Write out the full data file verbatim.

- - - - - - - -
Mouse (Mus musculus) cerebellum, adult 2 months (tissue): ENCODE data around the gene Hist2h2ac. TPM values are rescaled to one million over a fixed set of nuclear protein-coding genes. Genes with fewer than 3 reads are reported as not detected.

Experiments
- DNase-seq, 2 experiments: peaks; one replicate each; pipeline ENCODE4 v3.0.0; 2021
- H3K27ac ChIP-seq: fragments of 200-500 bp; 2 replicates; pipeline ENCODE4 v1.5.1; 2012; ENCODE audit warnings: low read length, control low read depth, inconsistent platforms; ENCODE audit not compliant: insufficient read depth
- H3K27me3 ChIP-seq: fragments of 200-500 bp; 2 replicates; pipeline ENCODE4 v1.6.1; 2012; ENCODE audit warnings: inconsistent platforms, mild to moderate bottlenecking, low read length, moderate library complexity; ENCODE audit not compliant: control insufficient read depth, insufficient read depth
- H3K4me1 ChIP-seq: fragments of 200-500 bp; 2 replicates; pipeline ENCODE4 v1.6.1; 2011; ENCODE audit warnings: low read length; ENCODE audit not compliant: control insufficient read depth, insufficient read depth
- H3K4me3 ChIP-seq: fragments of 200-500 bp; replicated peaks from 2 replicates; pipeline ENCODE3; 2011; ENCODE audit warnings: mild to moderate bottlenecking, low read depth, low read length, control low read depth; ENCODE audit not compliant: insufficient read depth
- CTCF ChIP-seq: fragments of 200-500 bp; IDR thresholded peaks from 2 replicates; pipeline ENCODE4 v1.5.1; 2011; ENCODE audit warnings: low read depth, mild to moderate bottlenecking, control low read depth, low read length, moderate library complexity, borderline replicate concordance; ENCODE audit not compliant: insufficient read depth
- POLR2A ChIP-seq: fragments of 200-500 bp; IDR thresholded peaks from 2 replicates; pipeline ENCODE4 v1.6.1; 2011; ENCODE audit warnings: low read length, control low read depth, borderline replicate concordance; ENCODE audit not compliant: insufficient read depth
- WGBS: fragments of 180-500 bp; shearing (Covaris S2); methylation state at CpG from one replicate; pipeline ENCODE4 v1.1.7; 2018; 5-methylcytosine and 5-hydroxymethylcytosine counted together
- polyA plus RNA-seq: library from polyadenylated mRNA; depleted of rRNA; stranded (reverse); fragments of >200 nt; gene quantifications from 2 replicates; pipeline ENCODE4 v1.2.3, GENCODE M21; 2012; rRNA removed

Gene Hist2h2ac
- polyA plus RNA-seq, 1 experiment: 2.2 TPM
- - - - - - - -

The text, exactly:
Mouse (Mus musculus) cerebellum, adult 2 months (tissue): ENCODE data around the gene Hist2h2ac. TPM values are rescaled to one million over a fixed set of nuclear protein-coding genes. Genes with fewer than 3 reads are reported as not detected.

Experiments
- DNase-seq, 2 experiments: peaks; one replicate each; pipeline ENCODE4 v3.0.0; 2021
- H3K27ac ChIP-seq: fragments of 200-500 bp; 2 replicates; pipeline ENCODE4 v1.5.1; 2012; ENCODE audit warnings: low read length, control low read depth, inconsistent platforms; ENCODE audit not compliant: insufficient read depth
- H3K27me3 ChIP-seq: fragments of 200-500 bp; 2 replicates; pipeline ENCODE4 v1.6.1; 2012; ENCODE audit warnings: inconsistent platforms, mild to moderate bottlenecking, low read length, moderate library complexity; ENCODE audit not compliant: control insufficient read depth, insufficient read depth
- H3K4me1 ChIP-seq: fragments of 200-500 bp; 2 replicates; pipeline ENCODE4 v1.6.1; 2011; ENCODE audit warnings: low read length; ENCODE audit not compliant: control insufficient read depth, insufficient read depth
- H3K4me3 ChIP-seq: fragments of 200-500 bp; replicated peaks from 2 replicates; pipeline ENCODE3; 2011; ENCODE audit warnings: mild to moderate bottlenecking, low read depth, low read length, control low read depth; ENCODE audit not compliant: insufficient read depth
- CTCF ChIP-seq: fragments of 200-500 bp; IDR thresholded peaks from 2 replicates; pipeline ENCODE4 v1.5.1; 2011; ENCODE audit warnings: low read depth, mild to moderate bottlenecking, control low read depth, low read length, moderate library complexity, borderline replicate concordance; ENCODE audit not compliant: insufficient read depth
- POLR2A ChIP-seq: fragments of 200-500 bp; IDR thresholded peaks from 2 replicates; pipeline ENCODE4 v1.6.1; 2011; ENCODE audit warnings: low read length, control low read depth, borderline replicate concordance; ENCODE audit not compliant: insufficient read depth
- WGBS: fragments of 180-500 bp; shearing (Covaris S2); methylation state at CpG from one replicate; pipeline ENCODE4 v1.1.7; 2018; 5-methylcytosine and 5-hydroxymethylcytosine counted together
- polyA plus RNA-seq: library from polyadenylated mRNA; depleted of rRNA; stranded (reverse); fragments of >200 nt; gene quantifications from 2 replicates; pipeline ENCODE4 v1.2.3, GENCODE M21; 2012; rRNA removed

Gene Hist2h2ac
- polyA plus RNA-seq, 1 experiment: 2.2 TPM